Donald Trump Praises Saddam Hussein for Being ‘Good’ at Killing Terrorists

I showed the notification to my wife and she was astonished. Unlike me, she isn’t a regular Times reader. She said, “He didn’t say anything like that!” Remember, we had just finished listening to his speech in its entirety. I told her that sort of word-smithing and taking phrases out of context is what I’d come to expect from the New York Times. She then asked me why I was paying them for distorted news. It got me to thinking. Had my OCD blinded me? Was I shelling out twenty bucks a month just because I always had and thought I always should?

I really like the Times’ technology section and their business section is second only to the Wall Street Journal, but I had to ask myself if they were worth the $20/month subscription fee. After all, I was basically ignoring the bulk of the newspaper to avoid their leftist propaganda. As a Libertarian, I’ve come to understand all news outlets have an agenda. I see the left-leanings of CNN, NBC & CBS as well as Fox and NewsMax trumpeting positions of the right. All of the above think of us Libertarians as “fringe” not worthy of covering, but being Libertarian lets me see content bias through eyes with no “left” or “right” filter. For example, a myopic leftist like Chris Breen probably views the New York Times election coverage as completely factual and fair while right-wingers like Ann Coulter probably think the same of NewsMax. Come to think of it, I can’t name a single unbiased news source, can you? In the end I decided bias is one thing, but misrepresentation is something else altogether. It’s fine to forward a political agenda within the confines of the editorial section, but it is completely dishonest to present it as “news”. With the example I just cited and many times since, the New York Times has crossed that boundary. I did a quick search on the web site for all articles published in the last 30 days relating to Mr. Trump and Mrs. Clinton. I then did a quick tally of negative stories about each. I expected Hillary to get more favorable treatment, but I was a bit surprised to learn Donald Trump’s negative stories outnumbered Hillary Clinton’s 9 to 1! (For Mr. Breen and those of you in Portland, that means for every negative story about Hillary, there were nine negative stories about Mr. Trump.) Like I said, the Times’ bias was to be expected, but this is more like an unmitigated frontal assault! Both candidates have said some truly outrageous things, but the Times embellishes Trump’s many faux pas while taking every proven lie that comes from Hillary’s mouth at face value. What a shame. What I once considered to be “America’s Newspaper” has disgracefully become little more than a shill for the left. I pointed out this fact to the NYT staff in the space provided on their cancellation page. If you truly believe in unbiased news coverage, I urge you to vote with your pocketbook and do the same.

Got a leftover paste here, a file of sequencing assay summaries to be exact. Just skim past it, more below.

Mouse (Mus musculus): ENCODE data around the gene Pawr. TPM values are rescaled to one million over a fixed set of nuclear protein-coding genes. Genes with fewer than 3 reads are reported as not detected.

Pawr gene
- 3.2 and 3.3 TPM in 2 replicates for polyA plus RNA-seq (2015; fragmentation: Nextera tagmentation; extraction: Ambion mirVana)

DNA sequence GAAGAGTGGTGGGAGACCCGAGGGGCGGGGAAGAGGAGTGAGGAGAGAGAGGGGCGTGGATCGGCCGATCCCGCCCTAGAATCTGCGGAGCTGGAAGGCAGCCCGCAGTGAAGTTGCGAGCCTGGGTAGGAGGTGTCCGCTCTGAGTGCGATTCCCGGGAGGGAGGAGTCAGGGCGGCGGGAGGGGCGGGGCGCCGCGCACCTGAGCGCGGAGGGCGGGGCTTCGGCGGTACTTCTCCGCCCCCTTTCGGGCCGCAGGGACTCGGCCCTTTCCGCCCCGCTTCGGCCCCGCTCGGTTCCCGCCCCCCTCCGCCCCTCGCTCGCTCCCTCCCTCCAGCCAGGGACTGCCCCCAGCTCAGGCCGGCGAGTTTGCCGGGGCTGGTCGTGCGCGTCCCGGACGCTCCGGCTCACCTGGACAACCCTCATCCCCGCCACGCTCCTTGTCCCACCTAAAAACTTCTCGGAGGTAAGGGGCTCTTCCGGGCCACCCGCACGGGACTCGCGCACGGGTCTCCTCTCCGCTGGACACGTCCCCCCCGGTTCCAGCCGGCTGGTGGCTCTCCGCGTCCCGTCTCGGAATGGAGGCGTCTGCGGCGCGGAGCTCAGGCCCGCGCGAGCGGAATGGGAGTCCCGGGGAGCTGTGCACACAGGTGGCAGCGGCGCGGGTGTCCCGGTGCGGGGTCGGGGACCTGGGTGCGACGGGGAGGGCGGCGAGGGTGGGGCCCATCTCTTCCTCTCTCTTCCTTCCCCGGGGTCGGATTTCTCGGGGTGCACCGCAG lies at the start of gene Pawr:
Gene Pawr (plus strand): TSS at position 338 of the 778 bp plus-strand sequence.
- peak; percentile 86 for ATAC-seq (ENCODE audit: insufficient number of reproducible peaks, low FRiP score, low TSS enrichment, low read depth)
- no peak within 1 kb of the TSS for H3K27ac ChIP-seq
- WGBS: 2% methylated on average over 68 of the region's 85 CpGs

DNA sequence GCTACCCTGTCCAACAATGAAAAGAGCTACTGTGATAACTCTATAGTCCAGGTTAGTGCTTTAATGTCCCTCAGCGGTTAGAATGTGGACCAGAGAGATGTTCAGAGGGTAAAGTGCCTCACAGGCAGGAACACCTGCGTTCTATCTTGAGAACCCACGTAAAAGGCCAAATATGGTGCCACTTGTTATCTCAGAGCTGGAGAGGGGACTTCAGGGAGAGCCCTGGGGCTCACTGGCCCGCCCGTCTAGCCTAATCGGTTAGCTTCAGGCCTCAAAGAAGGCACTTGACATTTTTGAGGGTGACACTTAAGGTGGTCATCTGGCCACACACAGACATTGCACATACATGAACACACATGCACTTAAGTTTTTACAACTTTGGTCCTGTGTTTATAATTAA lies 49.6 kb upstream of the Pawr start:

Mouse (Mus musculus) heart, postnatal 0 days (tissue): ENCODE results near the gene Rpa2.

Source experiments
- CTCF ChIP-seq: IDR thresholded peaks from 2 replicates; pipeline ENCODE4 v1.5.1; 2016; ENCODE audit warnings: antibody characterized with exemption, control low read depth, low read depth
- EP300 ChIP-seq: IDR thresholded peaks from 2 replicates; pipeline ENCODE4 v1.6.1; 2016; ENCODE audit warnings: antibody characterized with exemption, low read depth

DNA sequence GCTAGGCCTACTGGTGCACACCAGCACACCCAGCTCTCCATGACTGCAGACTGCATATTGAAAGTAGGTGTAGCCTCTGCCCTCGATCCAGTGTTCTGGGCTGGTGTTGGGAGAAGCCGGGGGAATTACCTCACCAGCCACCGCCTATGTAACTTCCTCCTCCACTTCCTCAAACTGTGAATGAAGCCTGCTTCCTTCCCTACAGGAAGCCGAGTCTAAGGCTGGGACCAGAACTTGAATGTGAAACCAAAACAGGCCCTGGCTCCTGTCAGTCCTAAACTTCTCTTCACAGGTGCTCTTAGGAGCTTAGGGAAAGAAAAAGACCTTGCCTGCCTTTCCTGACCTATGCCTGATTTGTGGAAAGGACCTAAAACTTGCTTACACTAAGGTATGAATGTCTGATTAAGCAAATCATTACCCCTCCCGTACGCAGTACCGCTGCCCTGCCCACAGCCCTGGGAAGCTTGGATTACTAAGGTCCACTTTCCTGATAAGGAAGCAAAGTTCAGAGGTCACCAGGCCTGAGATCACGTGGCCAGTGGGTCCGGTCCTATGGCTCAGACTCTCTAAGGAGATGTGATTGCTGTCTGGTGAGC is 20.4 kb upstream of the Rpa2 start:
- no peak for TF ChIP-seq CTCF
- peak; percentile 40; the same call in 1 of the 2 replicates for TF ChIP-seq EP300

PrintView Printer Friendly Version

EmailEmail Article to Friend

References (1)

References allow you to track sources for this article, as well as articles that were written in response to this article.

Reader Comments

There are no comments for this journal entry. To create a new comment, use the form below.

PostPost a New Comment

Enter your information below to add a new comment.

My response is on my own website »
Author Email (optional):
Author URL (optional):
Some HTML allowed: <a href="" title=""> <abbr title=""> <acronym title=""> <b> <blockquote cite=""> <code> <em> <i> <strike> <strong>